Intelligence

December 1, 2016
By Jesse Nielsen

The U.S. intelligence community (IC) must transform its ability to discern threats from hundreds of millions of data points that flood databases each day and provide timely, actionable findings to warfighters and government officials. As it stands, agencies devote too much time, money and talent to reading data and must find new ways to keep their edge over adversaries. One way of addressing the problem is turning analysts’ thoughts into digital analytic models.

You read that correctly.

December 1, 2016
By Lt. Gen. Robert M. Shea, USMC (Ret.)

Athletes and coaches alike constantly study game film of opposing teams and players, identifying patterns and collecting intelligence that can provide insights into the opposition’s tendencies and overall game plan. This allows a team to formulate a strategy to exploit an opponent’s weaknesses.

Sports present an apt analogy for predictive intelligence. Achieved largely through the tools of big data analytics and augmented by other types of intelligence, a predictive capability takes on many forms. At its core, it assists in promoting timely and actionable information to identify trends or behaviors that enable the prediction of events. As a result, officials can act in a prompt and decisive manner.

October 21, 2016
By Sandra Jontz
DNI James Clapper answers questions asked by guests attending AFCEA’s Emerging Professionals in Intelligence Committee (EPIC) speaker series. The session was moderated by Jesse Nielsen, managing director of VXIT Analytics.

The next 17 days leading up to the presidential election pose a rather vulnerable time for the United States—more so than usual during a transition of power, says Director of National Intelligence James Clapper.

“This year, for lots of reasons, people are nervous, particularly for an election cycle that has been sportier than normal,” Clapper shared during at presentation Thursday at AFCEA’s Emerging Professionals in Intelligence Committee (EPIC) speaker series. 

September 8, 2016
By Sandra Jontz
Directors of the 'Big 6' in the U.S. intelligence community speak during the third annual Intelligence and National Security Summit in Washington, D.C.

The recurring theme throughout the premier intelligence summit in the nation’s capital this week was a parade of nations: The United States is worried about enduring threats posed by Russia, China and North Korea. Sprinkled into the mounting global risk landscape is the drawn-out strife against terrorism—with no near-term end—and the escalating vulnerabilities of the cyber realm.

The presentations offered a realistic snapshot of global turmoil today, bordering on a lot of doom and gloom.

Intelligence officials touched on a wide variety of issues during the two-day Intelligence & National Security Summit (INSS), held September 7 and 8.

August 11, 2016
By George I. Seffers

The United States Navy has tested and deployed the RQ-20B Puma small unmanned aircraft system (UAS) aboard a Flight I Guided Missile Destroyer (DDG Class), according to an AeroVironment Inc. announcement. Some of these exercises included the use of the company’s fully autonomous system to recover the aircraft aboard a ship.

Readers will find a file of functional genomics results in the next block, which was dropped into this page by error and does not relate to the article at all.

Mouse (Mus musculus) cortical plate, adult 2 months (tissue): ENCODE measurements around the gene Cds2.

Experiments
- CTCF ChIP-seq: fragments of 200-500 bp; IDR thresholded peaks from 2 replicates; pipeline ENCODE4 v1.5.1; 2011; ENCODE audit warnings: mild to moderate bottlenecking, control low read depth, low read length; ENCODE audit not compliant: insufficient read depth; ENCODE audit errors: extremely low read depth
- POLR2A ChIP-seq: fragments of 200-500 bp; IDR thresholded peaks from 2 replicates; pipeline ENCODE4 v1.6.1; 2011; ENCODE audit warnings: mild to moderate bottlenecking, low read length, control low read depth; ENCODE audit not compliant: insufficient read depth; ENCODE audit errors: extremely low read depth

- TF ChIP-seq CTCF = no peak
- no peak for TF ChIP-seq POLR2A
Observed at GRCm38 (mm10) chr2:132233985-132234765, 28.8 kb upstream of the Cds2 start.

September 7, 2016
By Sandra Jontz
Panelists discuss the new face of terrorism during the 3rd annual INSS in Washington, D.C. this week.

The complexity of counterterrorism efforts and information sharing in the United States dwarfs the challenges besetting European governments as the continent contends with penetrable borders, an influx of refugees and the radicalization of some of its youth.

The rise in turmoil not only threatens the existence of the Schengen area, in which 26 countries abolished the need for passports to cross mutual borders, but complicates intelligence efforts to combat terror, said Michael Leiter, chief operations officer at Leidos, a panelist at the third annual Intelligence & National Security Summit (INSS) in Washington, D.C. this week.

September 1, 2016
By George I. Seffers
The NGA finds itself being out-innovated by industry and academia. For inspiration, the agency’s new research director looks to a 1700s clockmaker who changed the world.

Geospatial intelligence technology rapidly is advancing and in some ways leaving behind the U.S. Defense Department and intelligence community. Looking to stay on the cutting edge, the nation’s premier geospatial intelligence agency is reorganizing its research and development arm to focus more on long-term research and developing closer ties to other agencies, the private sector and academia.

August 5, 2016
By Ralph Wade
A U.S. Air Force target system analyst assigned to the 15th Intelligence Squadron, 363rd Intelligence, Surveillance and Reconnaissance Group, 363rd ISR Wing provides training using a simulated satellite constellation at Langley Air Force Base in Virginia.

As discussed in my last post, to meet the needs of the nation’s combatant commands (COCOMs) and National Command Authority, government and industry must evolve the current intelligence, surveillance and reconnaissance (ISR) platforms, sensors and ground systems into a truly global ISR enterprise. An incremental approach must be combined with overarching actions to migrate to common ISR information technology infrastructures, orchestrated toward the larger goal of an integrated ISR enterprise. This can be done through three DOD ISR focus areas: 

August 23, 2016
By Ed Hammersla

The world of intelligence sharing has gone from on a need-to-know basis between federal agencies to one in which those key players must, by necessity, combine disparate pieces of intel to ascertain a complete picture of potential threats.

September 1, 2016
By Michael Del Vecchio and Aaron Moore

The emergence of cyber as a battlespace domain has changed the formula for intelligence gathering as well as warfighting. No longer can any form of the traditional intelligence architecture guarantee national security superiority. Just as weapon systems needed to accommodate new technologies, the intelligence community now must leverage the trinity of sensors, big data and cyber. 

July 28, 2016
By Sandra Jontz